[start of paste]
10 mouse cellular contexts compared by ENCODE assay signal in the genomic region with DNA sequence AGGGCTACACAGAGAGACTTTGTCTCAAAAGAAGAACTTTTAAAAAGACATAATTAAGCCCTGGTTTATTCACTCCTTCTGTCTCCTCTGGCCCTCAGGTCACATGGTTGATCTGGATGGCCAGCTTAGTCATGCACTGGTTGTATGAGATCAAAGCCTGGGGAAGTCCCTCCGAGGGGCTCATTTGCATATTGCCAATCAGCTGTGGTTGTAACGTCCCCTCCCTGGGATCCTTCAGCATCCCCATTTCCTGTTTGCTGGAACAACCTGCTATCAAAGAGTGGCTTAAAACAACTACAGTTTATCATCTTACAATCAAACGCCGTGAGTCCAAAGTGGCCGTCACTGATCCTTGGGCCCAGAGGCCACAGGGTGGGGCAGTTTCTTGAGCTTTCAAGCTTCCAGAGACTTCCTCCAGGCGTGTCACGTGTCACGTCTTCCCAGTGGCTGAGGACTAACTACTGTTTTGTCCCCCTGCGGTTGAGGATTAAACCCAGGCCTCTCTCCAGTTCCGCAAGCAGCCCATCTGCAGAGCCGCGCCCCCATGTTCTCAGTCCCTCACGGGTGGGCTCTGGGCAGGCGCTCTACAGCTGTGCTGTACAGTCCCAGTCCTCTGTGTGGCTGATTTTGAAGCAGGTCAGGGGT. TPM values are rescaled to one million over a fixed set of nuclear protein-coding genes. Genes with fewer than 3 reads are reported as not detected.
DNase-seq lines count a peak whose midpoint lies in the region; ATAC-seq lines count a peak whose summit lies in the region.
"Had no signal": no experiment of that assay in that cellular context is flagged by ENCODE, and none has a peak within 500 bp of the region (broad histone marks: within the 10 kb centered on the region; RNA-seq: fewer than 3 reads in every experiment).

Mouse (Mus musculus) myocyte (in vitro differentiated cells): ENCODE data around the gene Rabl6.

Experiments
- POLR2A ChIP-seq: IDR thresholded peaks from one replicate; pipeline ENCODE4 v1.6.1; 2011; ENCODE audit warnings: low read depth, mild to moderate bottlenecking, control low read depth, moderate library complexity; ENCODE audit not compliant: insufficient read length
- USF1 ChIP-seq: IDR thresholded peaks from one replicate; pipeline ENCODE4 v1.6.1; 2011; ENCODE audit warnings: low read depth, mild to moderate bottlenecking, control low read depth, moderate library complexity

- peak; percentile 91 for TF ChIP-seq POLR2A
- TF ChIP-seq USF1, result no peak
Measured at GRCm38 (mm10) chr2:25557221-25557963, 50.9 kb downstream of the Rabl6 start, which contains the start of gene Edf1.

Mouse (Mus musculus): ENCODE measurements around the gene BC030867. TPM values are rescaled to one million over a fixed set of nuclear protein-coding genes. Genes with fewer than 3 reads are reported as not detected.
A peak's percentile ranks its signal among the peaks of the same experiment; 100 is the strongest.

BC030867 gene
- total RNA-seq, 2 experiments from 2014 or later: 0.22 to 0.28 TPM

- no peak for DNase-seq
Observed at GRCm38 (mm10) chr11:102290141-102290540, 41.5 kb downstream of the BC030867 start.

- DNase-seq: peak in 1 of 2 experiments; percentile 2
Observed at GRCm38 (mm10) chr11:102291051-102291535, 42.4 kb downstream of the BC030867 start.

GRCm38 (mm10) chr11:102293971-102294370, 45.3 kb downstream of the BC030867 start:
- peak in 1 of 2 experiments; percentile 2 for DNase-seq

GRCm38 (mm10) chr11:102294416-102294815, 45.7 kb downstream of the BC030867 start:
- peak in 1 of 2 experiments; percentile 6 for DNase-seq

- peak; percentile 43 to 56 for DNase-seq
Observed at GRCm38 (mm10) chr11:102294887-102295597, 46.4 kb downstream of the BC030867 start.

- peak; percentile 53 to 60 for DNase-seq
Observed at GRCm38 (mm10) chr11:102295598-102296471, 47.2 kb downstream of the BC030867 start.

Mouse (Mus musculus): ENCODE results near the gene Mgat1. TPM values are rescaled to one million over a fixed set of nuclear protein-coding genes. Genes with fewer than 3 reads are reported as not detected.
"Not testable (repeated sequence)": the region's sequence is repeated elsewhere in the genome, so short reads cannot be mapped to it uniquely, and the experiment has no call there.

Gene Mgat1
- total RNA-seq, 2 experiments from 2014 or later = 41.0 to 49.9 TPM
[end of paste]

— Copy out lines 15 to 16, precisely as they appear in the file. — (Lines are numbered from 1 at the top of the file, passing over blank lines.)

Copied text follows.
- no peak for DNase-seq
Observed at GRCm38 (mm10) chr11:102290141-102290540, 41.5 kb downstream of the BC030867 start.